Saturday, September 20, 2014

Ross Gibson at The Memoir Club for Readers and Writers

Next meeting: Tuesday, 30 September 2014, 6.00 - 9.00 PM

The Randwick Literary Institute,
60 Clovelly Road, Randwick 2031

Memoir Classic with Ross Gibson, speaking about James Agee’s  
Knoxville: Summer of 1915

'We are talking now of summer evenings in Knoxville, Tennessee, in the time I lived there so successfully disguised to myself as a child.’—James Agee, Knoxville: Summer of 1915
James Agee
Originally written in 1935 and published three years later in The Paris Review, James Agee's brief, lyrical evocation of life in Knoxville, Tennessee, over a long summer evening in 1915—a year before the author's own father's death in an automobile accident—has become a classic of American literature. Capturing a ‘marvel of dailiness’ from a five-year-old boy’s perspective, Agee’s prose has been described as ‘wondrous’—‘unabashedly poetic, sacramental in its embrace of reality, and rhythmical as rain on a Tennessee tin roof’ (Will Blythe, The New York Times Sunday Book Review).  
 Legend has it that Agee wrote Knoxville in one 90-minute sitting and never touched it again until it was stitched in, posthumously, to the start of A Death in the Family, his autobiographical novel which was published two years after Agees death in 1955, to great acclaim and a Pulitzer Prize in 1958. Despite or perhaps because of the improvised nature of the writing, the voice of Agee’s text seems to vacillate seamlessly between that of the child-narrator living out a seemingly endless summer evening of his childhood, in safety and domestic bliss, and an adult-narrator remembering with nostalgia and wistfulness those summer evenings long-gone.

This month the Memoir Club is delighted to present Ross Gibson as the guest speaker for our annual Memoir Classic meeting, in which we focus on a work of memoir that has had a profound and continuing effect upon the evolution of the genre.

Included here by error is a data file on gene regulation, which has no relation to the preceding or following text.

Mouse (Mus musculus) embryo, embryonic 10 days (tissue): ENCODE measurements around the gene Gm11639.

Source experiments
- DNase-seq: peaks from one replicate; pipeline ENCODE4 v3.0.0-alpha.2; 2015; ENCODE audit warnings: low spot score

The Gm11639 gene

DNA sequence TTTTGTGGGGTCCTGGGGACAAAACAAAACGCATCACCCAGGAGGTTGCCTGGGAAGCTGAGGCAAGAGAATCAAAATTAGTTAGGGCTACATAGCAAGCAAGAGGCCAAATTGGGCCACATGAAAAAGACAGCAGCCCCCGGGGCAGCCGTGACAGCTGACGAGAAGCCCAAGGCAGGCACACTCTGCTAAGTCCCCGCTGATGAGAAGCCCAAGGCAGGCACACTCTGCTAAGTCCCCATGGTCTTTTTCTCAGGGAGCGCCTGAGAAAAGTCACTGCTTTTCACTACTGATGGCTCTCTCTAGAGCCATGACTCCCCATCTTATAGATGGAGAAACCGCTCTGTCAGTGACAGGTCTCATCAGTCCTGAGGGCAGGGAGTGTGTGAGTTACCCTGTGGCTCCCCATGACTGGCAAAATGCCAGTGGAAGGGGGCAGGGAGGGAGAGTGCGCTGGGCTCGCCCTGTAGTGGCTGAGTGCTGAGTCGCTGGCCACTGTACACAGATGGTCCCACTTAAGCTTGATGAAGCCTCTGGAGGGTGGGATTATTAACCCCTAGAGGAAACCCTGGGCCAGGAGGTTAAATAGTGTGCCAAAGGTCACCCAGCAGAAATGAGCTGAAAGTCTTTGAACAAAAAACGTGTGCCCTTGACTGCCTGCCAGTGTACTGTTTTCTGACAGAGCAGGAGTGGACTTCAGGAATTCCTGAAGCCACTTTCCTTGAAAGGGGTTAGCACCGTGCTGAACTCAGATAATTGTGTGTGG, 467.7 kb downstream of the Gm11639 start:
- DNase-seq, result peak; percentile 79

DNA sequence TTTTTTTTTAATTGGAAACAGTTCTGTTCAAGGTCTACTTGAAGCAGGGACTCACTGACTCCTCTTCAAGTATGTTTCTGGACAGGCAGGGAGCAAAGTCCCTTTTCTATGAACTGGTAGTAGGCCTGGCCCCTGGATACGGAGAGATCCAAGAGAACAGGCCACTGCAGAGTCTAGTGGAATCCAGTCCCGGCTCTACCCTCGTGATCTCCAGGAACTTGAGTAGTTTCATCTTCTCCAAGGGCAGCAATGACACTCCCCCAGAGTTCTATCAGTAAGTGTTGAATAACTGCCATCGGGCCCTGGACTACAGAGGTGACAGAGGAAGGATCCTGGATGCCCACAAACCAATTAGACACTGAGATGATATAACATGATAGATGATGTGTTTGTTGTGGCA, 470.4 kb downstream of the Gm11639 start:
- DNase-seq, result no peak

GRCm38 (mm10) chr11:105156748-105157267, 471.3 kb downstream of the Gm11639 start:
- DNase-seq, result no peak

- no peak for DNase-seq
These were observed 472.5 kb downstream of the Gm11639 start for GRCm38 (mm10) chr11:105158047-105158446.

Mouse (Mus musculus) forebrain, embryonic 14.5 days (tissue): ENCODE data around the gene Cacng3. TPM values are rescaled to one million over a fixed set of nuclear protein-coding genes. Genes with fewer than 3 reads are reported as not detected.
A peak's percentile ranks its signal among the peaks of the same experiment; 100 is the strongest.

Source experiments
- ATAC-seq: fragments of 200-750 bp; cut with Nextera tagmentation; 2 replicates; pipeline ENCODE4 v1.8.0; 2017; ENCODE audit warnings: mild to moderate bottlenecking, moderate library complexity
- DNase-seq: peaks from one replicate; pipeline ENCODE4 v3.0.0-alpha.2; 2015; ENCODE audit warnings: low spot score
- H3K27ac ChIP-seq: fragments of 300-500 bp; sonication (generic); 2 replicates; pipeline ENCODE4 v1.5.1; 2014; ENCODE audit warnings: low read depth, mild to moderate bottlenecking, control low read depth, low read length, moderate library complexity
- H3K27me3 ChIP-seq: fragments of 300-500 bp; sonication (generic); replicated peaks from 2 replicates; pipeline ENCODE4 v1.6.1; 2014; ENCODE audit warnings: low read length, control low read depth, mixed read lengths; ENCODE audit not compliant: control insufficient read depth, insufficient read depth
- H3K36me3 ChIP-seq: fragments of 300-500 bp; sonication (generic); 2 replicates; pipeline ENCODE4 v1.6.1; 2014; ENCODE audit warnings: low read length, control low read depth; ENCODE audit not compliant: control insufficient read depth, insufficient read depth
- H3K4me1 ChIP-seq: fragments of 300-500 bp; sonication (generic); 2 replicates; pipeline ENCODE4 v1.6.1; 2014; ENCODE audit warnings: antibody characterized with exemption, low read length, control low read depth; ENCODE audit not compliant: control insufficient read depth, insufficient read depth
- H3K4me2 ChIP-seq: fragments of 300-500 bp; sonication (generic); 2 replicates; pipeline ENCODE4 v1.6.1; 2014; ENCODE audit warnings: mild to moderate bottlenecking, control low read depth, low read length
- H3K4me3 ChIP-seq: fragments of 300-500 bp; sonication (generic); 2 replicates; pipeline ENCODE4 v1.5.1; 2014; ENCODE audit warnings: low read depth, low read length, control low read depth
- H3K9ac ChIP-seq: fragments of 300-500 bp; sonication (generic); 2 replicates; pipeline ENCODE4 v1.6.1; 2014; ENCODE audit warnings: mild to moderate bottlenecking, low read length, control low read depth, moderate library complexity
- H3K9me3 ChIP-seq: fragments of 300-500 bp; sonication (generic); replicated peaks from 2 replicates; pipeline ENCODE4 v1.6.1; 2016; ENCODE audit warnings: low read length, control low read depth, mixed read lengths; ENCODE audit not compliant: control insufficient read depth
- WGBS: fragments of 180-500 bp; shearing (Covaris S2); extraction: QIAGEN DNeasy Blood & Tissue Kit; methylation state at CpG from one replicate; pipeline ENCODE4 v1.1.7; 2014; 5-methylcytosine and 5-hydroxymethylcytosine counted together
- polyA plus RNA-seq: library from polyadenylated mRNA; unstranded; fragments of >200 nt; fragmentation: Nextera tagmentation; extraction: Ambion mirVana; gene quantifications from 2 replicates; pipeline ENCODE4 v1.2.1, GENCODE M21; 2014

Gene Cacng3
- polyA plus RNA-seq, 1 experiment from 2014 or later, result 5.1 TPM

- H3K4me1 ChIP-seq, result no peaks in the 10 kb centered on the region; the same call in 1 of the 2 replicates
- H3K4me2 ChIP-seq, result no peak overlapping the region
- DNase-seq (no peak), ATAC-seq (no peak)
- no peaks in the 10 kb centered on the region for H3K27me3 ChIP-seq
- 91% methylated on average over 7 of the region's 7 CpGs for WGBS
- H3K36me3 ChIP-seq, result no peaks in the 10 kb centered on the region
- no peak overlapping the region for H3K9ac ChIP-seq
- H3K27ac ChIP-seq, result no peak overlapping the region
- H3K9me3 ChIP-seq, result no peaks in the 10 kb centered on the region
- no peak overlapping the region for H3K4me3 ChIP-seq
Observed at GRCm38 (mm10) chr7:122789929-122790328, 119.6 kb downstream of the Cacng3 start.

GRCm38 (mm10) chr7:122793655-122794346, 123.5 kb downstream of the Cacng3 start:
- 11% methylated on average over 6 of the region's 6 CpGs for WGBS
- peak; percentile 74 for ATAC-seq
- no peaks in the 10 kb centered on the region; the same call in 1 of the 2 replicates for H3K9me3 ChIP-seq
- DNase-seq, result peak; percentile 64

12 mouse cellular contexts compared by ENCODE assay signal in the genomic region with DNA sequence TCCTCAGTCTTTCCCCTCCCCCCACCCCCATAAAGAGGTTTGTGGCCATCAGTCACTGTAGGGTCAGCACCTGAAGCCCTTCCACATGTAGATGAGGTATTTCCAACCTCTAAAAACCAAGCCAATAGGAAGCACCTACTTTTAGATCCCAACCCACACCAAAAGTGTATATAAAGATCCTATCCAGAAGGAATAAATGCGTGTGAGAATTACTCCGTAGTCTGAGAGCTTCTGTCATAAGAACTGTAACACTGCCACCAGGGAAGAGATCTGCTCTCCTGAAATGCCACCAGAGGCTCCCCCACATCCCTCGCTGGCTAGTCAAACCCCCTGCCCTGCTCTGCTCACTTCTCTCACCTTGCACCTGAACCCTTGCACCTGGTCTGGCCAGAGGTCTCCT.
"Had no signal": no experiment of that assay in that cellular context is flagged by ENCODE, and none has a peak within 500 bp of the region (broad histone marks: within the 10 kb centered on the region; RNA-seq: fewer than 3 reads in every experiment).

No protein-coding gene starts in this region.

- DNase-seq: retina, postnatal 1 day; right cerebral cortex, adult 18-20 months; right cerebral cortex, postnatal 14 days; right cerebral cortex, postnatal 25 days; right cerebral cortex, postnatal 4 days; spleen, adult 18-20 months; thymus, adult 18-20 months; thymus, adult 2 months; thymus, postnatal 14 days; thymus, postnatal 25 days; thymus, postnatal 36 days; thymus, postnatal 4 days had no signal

Ross Gibson is renowned for the ’speculative brilliance’ of his work, that combines imagination with recorded history, and ’seeks out the ghosts’ that haunt a particular moment—say, Sydney Town after WW2, or a stretch of Queensland highway where bad things happen. 
Describing his own work as in a ‘composting’ phase at the moment, Ross will also share with us the processes and ways in which his own voice always eventually finds a way to push through the ‘traditions’ that he works with.

James Agee (1909-1955) was an American author, editor, journalist, poet, screenwriter and film critic. He was born in Knoxville, Tennessee, but lived most of his adult life in New York. His best known works include Knoxville: Summer of 1915, which was set to music for voice by Samuel Barber in 1947; a novel, A Death in the Family (1957), and as screenwriter, the screenplays for The African Queen (1951) and The Night of the Hunter (1954). He was also well known for his work of film criticism for The Nation, which was gathered into collections, Agee on Film I & II.

Ross Gibson is Centenary Professor of Creative & Cultural Research at the University of Canberra. As part of his research he works collaboratively to produce books, films and artworks, and over recent years has focussed on investigating the use of narrative and private ritual in the comprehension of everyday experience. Selected works include the books Seven Versions of an Australian Badland (2002), The Summer Exercises (2009) and 26 Views of the Starburst World (2012), the video installation Street X-Rays (2005), the interactive audiovisual environment BYSTANDER (a collaboration with Kate Richards) (2007) and the durational work Conversations II for the 2008 Biennale of Sydney. His more recent work has included the serialised photographic poem, AccidentMusic, published online weekly in partnership with the Justice & Police Museum in Sydney (2010-2013).